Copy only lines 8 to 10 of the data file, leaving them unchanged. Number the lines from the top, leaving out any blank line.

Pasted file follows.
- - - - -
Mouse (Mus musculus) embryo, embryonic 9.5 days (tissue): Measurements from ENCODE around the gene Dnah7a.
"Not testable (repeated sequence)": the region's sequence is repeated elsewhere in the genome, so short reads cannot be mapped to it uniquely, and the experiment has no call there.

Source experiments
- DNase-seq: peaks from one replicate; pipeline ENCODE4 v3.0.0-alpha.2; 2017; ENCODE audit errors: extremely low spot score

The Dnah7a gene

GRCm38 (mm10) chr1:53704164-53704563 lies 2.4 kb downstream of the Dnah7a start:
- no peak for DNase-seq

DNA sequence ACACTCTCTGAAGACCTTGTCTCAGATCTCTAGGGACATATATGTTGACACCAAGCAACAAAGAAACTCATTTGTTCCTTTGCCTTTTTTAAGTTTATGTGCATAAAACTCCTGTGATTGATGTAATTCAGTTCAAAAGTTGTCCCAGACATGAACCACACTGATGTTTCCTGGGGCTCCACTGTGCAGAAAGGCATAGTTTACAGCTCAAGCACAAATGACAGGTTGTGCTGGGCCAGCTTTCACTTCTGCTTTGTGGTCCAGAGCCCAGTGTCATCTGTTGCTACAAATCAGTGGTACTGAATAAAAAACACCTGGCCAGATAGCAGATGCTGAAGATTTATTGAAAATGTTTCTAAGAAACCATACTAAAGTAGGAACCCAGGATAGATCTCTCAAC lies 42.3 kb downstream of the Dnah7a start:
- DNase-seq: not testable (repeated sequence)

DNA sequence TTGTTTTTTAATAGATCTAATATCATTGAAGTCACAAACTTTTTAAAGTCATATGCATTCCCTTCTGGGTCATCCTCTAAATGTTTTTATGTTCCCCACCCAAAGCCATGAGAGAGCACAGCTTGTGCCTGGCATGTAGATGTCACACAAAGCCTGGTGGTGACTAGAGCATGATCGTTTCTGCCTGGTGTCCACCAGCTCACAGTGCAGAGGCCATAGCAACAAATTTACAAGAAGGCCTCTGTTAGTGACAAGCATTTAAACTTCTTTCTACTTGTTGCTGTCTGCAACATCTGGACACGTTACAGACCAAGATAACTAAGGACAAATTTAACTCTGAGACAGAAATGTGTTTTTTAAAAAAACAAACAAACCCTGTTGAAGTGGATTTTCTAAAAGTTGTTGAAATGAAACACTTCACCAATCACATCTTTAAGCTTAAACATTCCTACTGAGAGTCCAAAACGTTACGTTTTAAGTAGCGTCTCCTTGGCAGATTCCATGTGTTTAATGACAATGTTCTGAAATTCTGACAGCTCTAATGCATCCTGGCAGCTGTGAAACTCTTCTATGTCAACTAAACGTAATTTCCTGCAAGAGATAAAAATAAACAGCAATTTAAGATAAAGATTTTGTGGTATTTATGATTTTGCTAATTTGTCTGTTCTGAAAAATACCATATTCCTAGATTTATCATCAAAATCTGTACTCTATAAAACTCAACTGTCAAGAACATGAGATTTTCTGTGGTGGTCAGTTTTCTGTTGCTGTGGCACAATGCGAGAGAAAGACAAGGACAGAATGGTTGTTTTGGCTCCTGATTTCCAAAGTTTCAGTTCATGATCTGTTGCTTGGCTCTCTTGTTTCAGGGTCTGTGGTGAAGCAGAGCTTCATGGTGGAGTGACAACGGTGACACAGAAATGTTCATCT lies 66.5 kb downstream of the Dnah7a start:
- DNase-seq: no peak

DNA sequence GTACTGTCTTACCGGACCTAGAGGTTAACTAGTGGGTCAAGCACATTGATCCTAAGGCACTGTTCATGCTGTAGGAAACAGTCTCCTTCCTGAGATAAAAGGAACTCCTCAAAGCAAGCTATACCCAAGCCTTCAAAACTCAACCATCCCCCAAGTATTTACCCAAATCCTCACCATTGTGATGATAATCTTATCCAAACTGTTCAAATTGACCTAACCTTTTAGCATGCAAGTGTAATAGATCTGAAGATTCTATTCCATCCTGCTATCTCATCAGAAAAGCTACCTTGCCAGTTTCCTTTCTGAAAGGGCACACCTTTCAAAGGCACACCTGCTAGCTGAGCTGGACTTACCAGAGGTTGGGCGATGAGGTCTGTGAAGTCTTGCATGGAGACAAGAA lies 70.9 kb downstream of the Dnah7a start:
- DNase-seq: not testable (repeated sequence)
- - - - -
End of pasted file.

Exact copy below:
DNA sequence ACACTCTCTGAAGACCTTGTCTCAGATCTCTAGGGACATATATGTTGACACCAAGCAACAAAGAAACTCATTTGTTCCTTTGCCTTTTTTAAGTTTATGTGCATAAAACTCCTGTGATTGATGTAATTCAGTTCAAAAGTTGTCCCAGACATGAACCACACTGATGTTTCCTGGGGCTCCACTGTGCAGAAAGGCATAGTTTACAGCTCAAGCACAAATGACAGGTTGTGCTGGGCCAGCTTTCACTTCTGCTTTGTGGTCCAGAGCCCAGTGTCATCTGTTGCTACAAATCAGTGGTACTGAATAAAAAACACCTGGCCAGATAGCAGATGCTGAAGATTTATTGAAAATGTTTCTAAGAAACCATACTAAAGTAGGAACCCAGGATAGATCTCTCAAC lies 42.3 kb downstream of the Dnah7a start:
- DNase-seq: not testable (repeated sequence)

DNA sequence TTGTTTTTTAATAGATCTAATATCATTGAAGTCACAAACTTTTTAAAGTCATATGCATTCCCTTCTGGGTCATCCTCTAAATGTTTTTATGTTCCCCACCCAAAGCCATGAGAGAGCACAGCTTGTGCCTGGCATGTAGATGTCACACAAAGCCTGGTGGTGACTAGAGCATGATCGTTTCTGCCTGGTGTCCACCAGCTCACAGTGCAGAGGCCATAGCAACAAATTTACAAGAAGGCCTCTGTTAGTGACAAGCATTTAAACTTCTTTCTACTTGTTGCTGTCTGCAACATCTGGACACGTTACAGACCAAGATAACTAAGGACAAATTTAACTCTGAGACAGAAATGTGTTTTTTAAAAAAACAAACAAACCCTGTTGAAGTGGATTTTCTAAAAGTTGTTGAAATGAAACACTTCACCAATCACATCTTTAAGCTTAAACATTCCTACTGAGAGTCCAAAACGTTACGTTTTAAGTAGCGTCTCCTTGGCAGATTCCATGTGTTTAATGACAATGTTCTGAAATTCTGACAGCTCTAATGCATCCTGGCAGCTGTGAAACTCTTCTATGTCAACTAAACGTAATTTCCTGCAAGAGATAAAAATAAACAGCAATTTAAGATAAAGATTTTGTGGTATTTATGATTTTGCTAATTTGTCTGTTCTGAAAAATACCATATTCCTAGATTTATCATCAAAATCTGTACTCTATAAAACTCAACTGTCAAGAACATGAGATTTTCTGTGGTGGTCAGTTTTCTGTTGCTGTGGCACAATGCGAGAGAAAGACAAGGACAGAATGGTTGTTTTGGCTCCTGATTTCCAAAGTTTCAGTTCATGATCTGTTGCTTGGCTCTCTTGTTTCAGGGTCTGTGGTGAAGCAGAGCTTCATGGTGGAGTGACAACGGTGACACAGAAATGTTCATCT lies 66.5 kb downstream of the Dnah7a start: